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ClinchValley86

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If there is not at least two people there wanting them you take a beating as a seller. Looking at it the other way you got a deal as a buyer. It does kind of pizz you off when the auctioneer has just about finished and someone hollers bring them back around as they think they saw something. I have seen people lose a lot of money like that basically over nothing. Sheet like that can damages the local sale barns as we have some pretty good local ones. At larger sale barns I have seen a lot of obvious colluding going on also. I get this one, you get the next one and you get the next one as a new guy jumps in they all run it up and run them off.
It pays to go to a barn with a regular attendee.
 

Rmc

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Never sell at the sale barn without being there .
If someone wants to cut one out for no good reason bid that calf up and take it back home . No need to give it a way .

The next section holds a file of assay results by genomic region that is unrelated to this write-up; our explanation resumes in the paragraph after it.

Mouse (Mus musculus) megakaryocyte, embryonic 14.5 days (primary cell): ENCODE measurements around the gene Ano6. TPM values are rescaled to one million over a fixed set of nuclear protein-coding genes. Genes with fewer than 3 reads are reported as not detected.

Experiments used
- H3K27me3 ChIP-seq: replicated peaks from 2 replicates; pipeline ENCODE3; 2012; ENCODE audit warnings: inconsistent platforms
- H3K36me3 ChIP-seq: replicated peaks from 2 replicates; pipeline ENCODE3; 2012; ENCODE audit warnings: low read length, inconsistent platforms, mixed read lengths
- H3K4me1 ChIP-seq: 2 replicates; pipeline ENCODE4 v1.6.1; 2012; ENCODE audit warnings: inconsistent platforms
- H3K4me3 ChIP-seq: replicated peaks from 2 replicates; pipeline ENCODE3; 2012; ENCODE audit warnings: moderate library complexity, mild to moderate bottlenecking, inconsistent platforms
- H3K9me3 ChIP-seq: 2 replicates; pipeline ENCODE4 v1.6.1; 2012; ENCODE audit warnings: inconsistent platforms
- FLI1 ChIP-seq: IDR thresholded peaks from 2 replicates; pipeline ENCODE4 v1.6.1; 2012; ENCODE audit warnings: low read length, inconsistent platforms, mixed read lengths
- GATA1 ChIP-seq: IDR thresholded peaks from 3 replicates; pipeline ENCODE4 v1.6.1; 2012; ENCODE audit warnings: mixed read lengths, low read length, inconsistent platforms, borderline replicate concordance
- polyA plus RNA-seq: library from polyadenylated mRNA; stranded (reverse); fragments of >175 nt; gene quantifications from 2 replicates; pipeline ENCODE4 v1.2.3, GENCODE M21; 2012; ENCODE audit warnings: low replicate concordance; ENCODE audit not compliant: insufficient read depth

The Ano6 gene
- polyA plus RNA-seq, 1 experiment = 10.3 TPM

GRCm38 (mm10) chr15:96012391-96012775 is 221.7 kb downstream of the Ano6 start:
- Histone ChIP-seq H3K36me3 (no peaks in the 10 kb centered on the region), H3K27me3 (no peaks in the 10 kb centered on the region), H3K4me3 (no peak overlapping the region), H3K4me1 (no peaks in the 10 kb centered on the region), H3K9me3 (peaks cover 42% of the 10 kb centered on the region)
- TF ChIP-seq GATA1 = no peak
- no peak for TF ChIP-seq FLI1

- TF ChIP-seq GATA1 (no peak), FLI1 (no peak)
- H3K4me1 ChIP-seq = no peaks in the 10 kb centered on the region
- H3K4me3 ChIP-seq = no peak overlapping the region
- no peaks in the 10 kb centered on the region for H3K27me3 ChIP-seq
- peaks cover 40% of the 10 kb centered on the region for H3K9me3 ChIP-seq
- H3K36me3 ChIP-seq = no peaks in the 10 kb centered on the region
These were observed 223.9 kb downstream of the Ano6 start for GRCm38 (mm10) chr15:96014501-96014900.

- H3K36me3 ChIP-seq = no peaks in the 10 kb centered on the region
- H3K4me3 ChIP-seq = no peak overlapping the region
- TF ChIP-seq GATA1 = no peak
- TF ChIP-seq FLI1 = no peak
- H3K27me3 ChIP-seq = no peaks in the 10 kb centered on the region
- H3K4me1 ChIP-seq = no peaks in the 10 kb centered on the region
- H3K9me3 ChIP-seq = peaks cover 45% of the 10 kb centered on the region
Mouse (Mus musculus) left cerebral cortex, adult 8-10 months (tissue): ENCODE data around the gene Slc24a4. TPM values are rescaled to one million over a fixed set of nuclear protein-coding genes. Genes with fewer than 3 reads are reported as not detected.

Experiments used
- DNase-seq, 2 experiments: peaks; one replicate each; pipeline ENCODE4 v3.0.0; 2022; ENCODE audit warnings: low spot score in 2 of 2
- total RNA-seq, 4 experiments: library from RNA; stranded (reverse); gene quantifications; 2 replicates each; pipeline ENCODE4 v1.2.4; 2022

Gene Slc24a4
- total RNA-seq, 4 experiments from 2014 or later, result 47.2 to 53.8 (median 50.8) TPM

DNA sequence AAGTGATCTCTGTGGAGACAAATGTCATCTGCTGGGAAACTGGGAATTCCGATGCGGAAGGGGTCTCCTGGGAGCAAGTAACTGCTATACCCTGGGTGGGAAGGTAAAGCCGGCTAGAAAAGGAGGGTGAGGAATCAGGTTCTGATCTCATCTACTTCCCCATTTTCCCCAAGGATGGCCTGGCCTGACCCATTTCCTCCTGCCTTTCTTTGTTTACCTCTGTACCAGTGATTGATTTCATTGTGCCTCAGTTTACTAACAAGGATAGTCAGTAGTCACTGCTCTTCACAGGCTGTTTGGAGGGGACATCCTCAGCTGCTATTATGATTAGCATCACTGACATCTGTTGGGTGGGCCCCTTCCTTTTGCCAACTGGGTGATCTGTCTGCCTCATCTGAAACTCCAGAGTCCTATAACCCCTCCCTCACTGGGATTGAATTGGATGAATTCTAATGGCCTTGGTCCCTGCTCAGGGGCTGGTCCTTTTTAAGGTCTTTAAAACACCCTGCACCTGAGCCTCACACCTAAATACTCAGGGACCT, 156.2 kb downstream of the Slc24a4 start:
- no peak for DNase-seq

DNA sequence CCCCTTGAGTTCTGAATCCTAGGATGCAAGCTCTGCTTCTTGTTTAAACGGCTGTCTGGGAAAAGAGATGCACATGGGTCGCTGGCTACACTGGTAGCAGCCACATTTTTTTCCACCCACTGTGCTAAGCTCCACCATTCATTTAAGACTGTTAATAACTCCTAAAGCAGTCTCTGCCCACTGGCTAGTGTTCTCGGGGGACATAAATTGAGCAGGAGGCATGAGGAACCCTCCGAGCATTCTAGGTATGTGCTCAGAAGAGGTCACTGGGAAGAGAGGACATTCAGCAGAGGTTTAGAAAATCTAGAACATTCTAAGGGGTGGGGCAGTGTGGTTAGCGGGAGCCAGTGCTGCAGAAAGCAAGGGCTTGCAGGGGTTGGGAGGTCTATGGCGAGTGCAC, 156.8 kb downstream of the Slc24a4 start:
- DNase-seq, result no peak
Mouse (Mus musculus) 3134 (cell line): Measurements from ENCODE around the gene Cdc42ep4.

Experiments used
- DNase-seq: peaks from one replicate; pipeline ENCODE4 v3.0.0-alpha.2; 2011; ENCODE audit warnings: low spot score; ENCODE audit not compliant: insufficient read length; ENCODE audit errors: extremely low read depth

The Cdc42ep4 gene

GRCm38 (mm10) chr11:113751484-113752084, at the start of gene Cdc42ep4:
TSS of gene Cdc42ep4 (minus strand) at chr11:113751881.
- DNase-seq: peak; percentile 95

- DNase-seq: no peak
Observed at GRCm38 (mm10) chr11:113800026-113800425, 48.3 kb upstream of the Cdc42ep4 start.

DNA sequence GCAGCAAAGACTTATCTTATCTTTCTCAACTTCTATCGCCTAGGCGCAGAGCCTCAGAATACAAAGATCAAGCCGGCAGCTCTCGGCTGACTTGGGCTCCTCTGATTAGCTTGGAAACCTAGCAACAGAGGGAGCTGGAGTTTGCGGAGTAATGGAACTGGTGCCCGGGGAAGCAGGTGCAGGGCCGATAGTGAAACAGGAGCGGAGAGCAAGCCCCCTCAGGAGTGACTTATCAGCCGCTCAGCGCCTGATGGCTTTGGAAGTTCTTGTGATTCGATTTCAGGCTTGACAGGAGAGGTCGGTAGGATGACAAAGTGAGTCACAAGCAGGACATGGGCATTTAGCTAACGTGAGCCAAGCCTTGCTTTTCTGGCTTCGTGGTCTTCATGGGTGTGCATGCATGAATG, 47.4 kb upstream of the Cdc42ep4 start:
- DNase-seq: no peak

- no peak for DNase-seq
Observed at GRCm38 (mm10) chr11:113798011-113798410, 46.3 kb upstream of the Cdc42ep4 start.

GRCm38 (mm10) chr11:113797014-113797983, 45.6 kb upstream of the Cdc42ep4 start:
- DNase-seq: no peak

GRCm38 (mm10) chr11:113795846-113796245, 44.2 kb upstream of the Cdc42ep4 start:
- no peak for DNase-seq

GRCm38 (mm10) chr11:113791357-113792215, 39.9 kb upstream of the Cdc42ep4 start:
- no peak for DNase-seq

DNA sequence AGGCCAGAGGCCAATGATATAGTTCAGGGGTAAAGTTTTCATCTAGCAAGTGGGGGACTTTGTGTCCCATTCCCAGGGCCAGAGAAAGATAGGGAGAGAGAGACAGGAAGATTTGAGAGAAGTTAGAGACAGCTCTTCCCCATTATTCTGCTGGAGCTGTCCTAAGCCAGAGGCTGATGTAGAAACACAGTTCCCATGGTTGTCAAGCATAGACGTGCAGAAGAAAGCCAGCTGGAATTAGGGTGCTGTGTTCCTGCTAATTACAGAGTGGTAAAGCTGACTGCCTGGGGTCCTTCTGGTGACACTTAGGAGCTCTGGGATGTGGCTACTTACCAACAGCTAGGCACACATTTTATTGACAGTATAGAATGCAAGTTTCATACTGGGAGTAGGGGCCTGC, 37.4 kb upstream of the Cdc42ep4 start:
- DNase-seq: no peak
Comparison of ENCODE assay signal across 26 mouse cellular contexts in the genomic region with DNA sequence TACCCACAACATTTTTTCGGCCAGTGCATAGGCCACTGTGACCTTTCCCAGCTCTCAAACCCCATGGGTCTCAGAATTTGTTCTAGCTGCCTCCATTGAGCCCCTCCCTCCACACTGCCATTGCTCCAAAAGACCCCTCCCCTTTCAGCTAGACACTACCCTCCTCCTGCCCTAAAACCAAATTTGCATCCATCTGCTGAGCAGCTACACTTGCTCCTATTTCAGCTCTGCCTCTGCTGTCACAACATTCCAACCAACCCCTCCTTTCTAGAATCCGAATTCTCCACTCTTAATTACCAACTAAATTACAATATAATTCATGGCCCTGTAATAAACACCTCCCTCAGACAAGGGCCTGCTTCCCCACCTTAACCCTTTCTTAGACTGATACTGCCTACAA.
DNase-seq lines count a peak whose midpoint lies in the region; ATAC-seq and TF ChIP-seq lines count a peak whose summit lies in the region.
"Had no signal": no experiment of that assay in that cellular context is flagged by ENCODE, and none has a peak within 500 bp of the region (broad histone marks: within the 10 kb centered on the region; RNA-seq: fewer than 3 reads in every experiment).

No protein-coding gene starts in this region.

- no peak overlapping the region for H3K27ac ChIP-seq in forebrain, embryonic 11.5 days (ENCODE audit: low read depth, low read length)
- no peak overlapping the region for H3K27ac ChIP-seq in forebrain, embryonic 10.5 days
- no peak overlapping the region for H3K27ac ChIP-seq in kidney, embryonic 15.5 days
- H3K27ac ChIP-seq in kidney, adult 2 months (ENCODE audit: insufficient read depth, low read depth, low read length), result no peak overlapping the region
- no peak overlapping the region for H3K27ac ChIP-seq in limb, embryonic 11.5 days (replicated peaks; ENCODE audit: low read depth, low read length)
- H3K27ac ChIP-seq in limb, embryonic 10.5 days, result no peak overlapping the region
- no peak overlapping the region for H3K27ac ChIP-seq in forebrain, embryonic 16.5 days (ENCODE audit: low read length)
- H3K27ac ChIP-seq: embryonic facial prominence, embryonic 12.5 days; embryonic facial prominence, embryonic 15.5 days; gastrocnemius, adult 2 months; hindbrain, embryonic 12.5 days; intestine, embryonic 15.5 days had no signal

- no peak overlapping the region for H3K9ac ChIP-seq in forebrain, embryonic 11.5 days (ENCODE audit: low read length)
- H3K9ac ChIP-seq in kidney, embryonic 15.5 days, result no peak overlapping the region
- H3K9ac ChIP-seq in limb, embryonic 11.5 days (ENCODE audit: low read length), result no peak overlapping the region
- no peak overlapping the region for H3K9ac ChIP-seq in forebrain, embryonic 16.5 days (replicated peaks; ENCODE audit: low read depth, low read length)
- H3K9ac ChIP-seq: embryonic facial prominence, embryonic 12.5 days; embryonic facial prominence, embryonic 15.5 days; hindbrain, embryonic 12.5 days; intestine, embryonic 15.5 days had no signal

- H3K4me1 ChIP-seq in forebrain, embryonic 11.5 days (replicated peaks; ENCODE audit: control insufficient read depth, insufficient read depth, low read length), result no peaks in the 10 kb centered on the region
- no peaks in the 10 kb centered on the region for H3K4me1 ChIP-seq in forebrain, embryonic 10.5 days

Watch how fast that stops if everyone one that gets cut out for no reason , gets bid on and bought by others then the one cutting them out it soon will stop .
Go to the auction know what price you are willing to accept and what you will haul them home unless you get.
Don’t be afraid to bid up your own animals.
How much time have you invested in that animal over the last year to get it to that point? What is 4-8 more hours
of invested in making sure all your hard work and effort over the last year makes you a profit?
You can not only increase your investment by being at the sale to increase your sale price . You can reinvest your capital that same day by buying some of the cut outs , thin calves ect take them home for a few months sell for a profit to increase your investment even more
 

farmerjan

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100% agreement @Rmc . I have been going now for over 40 years. I have a price in mind and will bring mine home if they don't bring what I want or what it seems the rest are bringing that day. I have bought some "so-so" calves and made some money, have lost some on a few too. But you have to watch out for your own animals at the sale... trusting that they will do good is a sure way to get screwed if you are not there and it happens to be an off day or a regular buyer does not show up or something.